Again, all your pages sit on your web server and you control the security. If you need to make a change to your home page, you only update the one page on the server and anybody that views the page will see the update.

On a mobile device, your pages sit on somebody's device that you do not control.  If you update your home page on the app, you push the update to the app store and the app store pushes out the update to the users.  This is based on a pure native app of course. Since your pages on a device that you do not control, you can not simply have a database connection string in your app because the user could decompile your app and find your private passwords and connection information to your database and that would not be good. You do not control the security of the app or pages if you will.

The way you access data from your app is through an API that you create on your server. This part can get more complex but you are just asking for the general idea right now. It would be common to use an asynchronous call to your api and return data to the app without having to go to another page.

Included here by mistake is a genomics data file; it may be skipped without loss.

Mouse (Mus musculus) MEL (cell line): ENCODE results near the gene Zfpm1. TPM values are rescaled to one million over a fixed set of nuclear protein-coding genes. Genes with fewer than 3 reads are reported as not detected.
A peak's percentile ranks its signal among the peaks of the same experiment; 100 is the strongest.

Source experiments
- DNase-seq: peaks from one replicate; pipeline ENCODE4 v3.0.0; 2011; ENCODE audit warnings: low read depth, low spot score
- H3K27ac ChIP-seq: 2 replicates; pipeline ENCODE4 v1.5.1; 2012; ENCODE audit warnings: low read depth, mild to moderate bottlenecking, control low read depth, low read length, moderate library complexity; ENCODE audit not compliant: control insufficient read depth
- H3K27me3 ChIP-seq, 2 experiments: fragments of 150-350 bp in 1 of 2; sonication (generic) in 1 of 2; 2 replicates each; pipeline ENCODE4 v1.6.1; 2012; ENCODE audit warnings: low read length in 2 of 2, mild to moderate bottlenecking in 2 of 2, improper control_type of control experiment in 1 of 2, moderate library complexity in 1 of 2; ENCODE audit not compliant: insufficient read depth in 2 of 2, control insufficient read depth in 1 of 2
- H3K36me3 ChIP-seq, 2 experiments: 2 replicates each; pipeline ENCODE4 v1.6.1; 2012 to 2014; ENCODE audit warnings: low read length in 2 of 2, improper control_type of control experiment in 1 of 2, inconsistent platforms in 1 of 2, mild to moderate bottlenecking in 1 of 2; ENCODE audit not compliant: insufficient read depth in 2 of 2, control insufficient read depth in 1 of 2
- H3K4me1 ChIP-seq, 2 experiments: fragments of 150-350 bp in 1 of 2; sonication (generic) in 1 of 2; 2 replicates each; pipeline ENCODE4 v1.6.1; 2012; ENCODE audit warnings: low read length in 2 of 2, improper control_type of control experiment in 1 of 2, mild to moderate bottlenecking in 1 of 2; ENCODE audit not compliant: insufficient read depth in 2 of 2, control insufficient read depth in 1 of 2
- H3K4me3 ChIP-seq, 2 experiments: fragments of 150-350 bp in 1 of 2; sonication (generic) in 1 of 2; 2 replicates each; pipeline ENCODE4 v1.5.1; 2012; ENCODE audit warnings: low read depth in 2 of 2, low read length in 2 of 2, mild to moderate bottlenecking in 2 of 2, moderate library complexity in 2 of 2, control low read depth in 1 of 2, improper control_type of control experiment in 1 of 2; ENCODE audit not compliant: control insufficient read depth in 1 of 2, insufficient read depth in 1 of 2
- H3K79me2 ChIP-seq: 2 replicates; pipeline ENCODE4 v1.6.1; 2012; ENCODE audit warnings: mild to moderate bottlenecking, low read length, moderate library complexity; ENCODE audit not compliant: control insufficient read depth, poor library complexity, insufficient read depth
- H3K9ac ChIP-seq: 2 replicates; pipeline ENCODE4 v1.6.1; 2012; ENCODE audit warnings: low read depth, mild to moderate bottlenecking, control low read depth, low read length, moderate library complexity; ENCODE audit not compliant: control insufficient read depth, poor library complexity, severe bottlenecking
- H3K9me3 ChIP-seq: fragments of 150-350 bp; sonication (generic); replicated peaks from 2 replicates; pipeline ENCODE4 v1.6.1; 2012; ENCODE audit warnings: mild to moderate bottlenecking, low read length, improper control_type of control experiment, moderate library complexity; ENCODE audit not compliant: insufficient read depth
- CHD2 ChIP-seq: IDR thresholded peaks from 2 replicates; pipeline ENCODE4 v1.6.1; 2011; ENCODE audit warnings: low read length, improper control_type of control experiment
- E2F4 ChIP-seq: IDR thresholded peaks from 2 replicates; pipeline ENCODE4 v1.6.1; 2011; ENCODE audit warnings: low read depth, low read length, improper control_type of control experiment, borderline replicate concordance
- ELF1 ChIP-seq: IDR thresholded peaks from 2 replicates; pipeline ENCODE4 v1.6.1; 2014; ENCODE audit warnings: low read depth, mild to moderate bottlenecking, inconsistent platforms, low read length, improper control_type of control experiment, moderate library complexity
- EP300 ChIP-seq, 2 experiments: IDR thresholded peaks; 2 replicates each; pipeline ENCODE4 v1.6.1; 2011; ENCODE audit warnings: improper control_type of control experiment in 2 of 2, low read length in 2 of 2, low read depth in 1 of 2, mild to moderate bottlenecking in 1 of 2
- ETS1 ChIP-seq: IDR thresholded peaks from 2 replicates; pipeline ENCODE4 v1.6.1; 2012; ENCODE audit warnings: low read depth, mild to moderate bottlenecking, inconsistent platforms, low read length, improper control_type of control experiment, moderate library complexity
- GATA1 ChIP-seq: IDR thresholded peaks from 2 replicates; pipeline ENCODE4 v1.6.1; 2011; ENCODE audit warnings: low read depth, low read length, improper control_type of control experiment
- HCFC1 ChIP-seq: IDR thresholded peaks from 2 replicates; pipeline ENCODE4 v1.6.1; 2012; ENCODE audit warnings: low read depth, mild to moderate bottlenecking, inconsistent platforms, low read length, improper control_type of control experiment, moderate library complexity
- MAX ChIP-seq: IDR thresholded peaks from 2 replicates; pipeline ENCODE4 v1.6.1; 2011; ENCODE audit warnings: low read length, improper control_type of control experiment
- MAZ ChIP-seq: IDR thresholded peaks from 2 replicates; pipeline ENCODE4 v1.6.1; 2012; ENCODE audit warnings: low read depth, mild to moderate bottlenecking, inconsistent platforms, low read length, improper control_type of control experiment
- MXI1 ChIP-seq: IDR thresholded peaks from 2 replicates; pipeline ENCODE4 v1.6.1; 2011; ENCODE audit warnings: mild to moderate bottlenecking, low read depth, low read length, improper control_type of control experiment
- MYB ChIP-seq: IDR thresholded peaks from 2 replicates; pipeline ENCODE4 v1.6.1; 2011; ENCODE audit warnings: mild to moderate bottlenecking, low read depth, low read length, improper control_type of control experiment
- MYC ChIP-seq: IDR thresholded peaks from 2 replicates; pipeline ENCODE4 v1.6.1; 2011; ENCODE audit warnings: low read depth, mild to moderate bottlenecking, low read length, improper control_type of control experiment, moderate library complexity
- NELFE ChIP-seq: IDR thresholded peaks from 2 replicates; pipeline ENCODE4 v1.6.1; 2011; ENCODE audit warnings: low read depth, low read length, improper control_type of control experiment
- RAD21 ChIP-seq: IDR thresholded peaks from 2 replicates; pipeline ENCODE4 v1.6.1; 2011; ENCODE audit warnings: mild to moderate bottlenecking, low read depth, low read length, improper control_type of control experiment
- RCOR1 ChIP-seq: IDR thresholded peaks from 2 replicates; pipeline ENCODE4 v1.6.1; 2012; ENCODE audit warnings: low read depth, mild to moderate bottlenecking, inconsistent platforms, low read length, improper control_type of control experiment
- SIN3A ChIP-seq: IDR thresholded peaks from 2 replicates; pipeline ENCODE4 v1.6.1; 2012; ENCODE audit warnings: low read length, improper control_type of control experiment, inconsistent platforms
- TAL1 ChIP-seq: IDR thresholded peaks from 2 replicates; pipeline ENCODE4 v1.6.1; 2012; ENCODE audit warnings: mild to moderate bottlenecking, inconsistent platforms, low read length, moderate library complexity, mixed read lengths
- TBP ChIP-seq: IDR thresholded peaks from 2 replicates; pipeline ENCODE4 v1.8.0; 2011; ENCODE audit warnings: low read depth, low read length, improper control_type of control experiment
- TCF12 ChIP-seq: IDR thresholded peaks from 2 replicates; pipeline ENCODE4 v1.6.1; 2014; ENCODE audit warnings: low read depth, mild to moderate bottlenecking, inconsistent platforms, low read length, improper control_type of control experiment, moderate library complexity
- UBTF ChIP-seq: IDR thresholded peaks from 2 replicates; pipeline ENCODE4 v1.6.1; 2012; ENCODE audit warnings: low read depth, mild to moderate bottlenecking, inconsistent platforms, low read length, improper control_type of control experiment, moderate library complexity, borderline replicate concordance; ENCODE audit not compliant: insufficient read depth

There are app services that can really help you out instead of trying to reinvent the wheel.    Check out these resources
https://azure.microsoft.com/en-us/services/app-service/
https://cloud.google.com/appengine/
https://www.heroku.com/
https://aws.amazon.com/application-hosting/

Making a native app can be a lot more complex than creating a website with similar features in part of because what I just mentioned. Another option is to create a responsive site and place the site in a web view.  Both IOS and Android have this feature.  

https://developer.android.com/guide/webapps/webview.html
https://developer.apple.com/documentation/uikit/uiwebview 

A web view is an app that loads a web page. If you create a responsive site that can conform to any screen size, you can place the site in a web view and to the user it will be hard for most people to know the difference between a web view app and a native app.  Just know that pressing a button on a native app will have a faster reaction time than a site loaded in your web view. However, given how fast you can make a site compared to a native app, it is a good place to start and get going.  Once in place you can start on your native app.

The issue you will have with a native app is learning what is required for both. Many of the apps you use probably have teams of people that work on one or the other.